Problem with functional dependencies
Jeffrey R. Lewis
Thu, 21 Dec 2000 00:59:29 -0800
Simon Peyton-Jones wrote:
> I think you can simplify the example. Given
> class HasFoo a b | a -> b where
> foo :: a -> b
> instance HasFoo Int Bool where ...
> Is this legal?
> f :: HasFoo Int b => Int -> b
> f x = foo x
> You might think so, since
> HasFoo Int b => Int -> b
> is a substitution instance of
> HasFoo a b => a -> b
This is the step where the reasoning goes wrong. The functional dependency tells you that `b' isn't really a free variable, since it is dependent on `a'. If you substitute for `a', you can't expect `b' to remain unconstrained.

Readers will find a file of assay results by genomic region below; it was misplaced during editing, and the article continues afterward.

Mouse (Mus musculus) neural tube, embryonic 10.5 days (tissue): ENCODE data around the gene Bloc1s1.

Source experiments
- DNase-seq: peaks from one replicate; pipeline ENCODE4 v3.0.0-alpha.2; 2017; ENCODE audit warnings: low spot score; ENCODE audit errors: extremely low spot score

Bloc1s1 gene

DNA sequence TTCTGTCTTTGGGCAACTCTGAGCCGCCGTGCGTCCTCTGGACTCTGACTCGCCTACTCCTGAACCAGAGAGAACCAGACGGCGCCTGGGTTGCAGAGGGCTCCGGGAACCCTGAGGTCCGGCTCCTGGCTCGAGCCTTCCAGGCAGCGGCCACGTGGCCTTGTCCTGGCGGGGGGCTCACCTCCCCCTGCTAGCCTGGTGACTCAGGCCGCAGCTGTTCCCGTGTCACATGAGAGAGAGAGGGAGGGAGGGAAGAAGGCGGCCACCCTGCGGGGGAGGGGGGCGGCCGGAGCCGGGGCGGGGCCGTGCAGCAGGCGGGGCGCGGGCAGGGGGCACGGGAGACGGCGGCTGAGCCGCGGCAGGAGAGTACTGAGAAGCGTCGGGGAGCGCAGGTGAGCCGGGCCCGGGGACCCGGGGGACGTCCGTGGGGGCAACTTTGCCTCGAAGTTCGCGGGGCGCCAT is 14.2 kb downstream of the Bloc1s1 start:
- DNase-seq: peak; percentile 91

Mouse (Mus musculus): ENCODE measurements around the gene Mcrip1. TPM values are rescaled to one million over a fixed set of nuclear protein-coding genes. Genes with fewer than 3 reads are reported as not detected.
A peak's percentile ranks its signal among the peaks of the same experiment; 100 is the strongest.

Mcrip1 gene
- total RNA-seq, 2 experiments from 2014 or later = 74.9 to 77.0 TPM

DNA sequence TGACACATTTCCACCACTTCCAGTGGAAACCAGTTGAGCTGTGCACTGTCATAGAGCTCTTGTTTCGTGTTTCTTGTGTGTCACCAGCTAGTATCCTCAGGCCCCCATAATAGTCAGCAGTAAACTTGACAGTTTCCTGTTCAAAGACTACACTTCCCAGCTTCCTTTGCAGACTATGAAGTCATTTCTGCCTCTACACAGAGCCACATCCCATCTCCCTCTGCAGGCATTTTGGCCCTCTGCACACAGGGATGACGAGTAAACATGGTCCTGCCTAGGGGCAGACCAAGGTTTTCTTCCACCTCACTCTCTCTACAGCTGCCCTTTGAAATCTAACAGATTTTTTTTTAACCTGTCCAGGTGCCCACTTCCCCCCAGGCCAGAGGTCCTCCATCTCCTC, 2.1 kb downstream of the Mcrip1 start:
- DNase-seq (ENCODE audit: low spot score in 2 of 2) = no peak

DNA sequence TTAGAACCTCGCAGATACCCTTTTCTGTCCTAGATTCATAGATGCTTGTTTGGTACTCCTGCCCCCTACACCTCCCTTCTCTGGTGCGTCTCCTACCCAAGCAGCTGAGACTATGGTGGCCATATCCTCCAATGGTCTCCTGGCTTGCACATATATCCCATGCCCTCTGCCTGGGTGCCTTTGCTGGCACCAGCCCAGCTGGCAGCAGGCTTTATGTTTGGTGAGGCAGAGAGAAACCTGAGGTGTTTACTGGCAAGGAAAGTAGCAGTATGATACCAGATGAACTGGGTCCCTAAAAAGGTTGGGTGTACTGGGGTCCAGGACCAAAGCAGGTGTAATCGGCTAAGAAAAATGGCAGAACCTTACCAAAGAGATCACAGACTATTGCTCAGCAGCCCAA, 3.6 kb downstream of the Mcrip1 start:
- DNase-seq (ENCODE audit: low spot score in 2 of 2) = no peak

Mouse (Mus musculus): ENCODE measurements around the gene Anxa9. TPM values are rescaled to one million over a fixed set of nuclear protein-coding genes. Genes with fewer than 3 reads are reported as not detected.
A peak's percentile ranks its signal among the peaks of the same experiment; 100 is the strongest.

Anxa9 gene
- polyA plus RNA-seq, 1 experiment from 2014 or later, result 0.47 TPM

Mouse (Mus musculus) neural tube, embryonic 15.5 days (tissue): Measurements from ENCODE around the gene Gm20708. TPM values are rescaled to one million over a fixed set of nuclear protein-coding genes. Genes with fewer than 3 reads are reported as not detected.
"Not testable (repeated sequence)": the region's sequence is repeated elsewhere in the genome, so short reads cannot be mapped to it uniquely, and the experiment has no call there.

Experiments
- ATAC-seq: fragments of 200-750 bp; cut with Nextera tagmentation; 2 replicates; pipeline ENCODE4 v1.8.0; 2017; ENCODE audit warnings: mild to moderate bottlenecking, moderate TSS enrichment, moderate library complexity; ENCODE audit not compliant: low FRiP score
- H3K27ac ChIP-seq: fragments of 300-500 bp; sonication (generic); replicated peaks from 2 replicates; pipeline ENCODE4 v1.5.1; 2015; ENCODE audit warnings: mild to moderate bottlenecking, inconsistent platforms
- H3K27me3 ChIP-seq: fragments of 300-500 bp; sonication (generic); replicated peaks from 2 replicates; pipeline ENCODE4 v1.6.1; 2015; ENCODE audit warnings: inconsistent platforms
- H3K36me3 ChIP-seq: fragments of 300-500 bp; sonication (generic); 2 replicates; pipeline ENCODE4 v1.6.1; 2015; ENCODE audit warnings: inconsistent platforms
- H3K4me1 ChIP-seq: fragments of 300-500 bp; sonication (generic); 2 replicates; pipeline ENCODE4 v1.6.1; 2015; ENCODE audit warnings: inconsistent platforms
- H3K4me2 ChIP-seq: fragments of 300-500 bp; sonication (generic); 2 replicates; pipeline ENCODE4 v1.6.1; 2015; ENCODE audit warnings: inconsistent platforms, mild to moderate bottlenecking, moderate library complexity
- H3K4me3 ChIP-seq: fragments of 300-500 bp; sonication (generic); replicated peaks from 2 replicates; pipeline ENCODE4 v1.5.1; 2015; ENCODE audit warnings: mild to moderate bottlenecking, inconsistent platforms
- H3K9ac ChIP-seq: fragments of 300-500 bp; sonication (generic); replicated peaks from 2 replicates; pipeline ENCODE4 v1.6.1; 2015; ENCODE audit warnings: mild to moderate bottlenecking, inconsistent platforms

Hugs complains that the inferred type for `f' is not general enough. It's right to complain, but the real problem is that the signature is too general. Asimilar situation arises if you try to declare an instance `HasFoo Int b', but in this case, hugs complains that the instance is more general than the dependency allows. A useful thing to do would be to check for this sort of thing in signatures as well, so that the more appropriate error message can be given.